The Geography of Gerrymandering in the United States

Elizabeth Borneman


Gerrymandering is considered to be normal political practice, and yet it is a practice that disturbs many working in the political arena. Gerrymandering has been criticized by President Obama, who encouraged change to the system to better reflect the American people and the values they hold.

Gerrymandering is the practice of drawing or re-drawing congressional boundaries to benefit a specific political candidate or party. The district boundaries exist to determine the delegates that are sent to the U.S. Congress and are drawn by the predominate party to better favour their candidates. The process of redistricting often lumps voters together who will support a particular party.

The Washington Post recently took a look at how gerrymandering has affected politics in the United States.  Maryland and North Carolina are two instances where the district boundaries have been drawn to include or exclude certain demographics of voters. Maryland’s districts were drawn by the Democrats, while North Carolina’s favor the Republicans. Some states put the task of redistricting into the hands of a third party while others have put in regulations to keep one party from drawing the boundaries unfairly.

There is a new movement to take the human bias out of the gerrymandering process by using a complex computer algorithm to draw political lines. The computer program was created by a software engineer named Brian Olson and is based on the census block system used by the U.S. Census Bureau. This process means that district boundaries are organized and drawn using geography and census data as opposed to biased human opinion or political greed. This makes the districts more compact and easier to track in addition to equalizing voter influence.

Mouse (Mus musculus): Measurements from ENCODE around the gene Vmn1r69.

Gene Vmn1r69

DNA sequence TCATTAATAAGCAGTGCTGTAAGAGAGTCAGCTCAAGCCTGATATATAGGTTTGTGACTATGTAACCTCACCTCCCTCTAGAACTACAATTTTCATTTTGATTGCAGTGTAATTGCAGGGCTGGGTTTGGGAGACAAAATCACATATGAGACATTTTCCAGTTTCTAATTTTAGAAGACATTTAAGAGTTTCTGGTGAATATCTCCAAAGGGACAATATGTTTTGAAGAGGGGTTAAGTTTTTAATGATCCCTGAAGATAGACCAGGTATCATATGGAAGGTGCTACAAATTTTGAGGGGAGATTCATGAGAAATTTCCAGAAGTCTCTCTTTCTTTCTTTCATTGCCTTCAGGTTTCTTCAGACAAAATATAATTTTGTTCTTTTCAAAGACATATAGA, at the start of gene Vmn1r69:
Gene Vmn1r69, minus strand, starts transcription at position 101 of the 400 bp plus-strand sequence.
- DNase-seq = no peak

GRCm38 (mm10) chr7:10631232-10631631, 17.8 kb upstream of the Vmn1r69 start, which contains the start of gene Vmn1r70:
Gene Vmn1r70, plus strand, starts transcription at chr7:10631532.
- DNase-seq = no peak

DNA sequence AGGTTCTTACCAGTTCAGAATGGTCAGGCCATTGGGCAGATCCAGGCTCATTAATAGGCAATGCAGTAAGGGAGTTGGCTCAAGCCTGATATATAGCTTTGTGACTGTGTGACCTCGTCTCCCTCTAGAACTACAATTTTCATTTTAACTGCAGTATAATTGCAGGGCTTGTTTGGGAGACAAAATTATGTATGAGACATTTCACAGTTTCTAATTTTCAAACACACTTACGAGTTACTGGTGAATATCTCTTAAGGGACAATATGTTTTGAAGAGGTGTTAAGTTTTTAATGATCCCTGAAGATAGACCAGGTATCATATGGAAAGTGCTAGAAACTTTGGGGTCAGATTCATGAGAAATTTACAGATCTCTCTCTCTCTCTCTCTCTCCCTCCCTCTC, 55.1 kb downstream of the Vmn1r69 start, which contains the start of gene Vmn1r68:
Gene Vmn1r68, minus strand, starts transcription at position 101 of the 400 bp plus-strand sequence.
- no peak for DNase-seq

Free weekly newsletter

Fill out your e-mail address to receive our newsletter!

Critics of the system (many of them politicians) say that minority voters’ influence will be compromised if an algorithm is used instead of neighborhood-by-neighborhood district boundary drawing. Proponents of the computer-based system say that an unbiased computer program is better than the blatant political scheming that is currently the norm when it comes to gerrymandering.

More: This is actually what America would look like without gerrymandering, Washington Post, January 13, 2016


Photo of author
About the author
Elizabeth Borneman
My name is Elizabeth Borneman and I am a freelance writer, reader, and coffee drinker. I live on a small island in Alaska, which gives me plenty of time to fish, hike, kayak, and be inspired by nature. I enjoy writing about the natural world and find lots of ways to flex my creative muscles on the beach, in the forest, or down at the local coffee shop.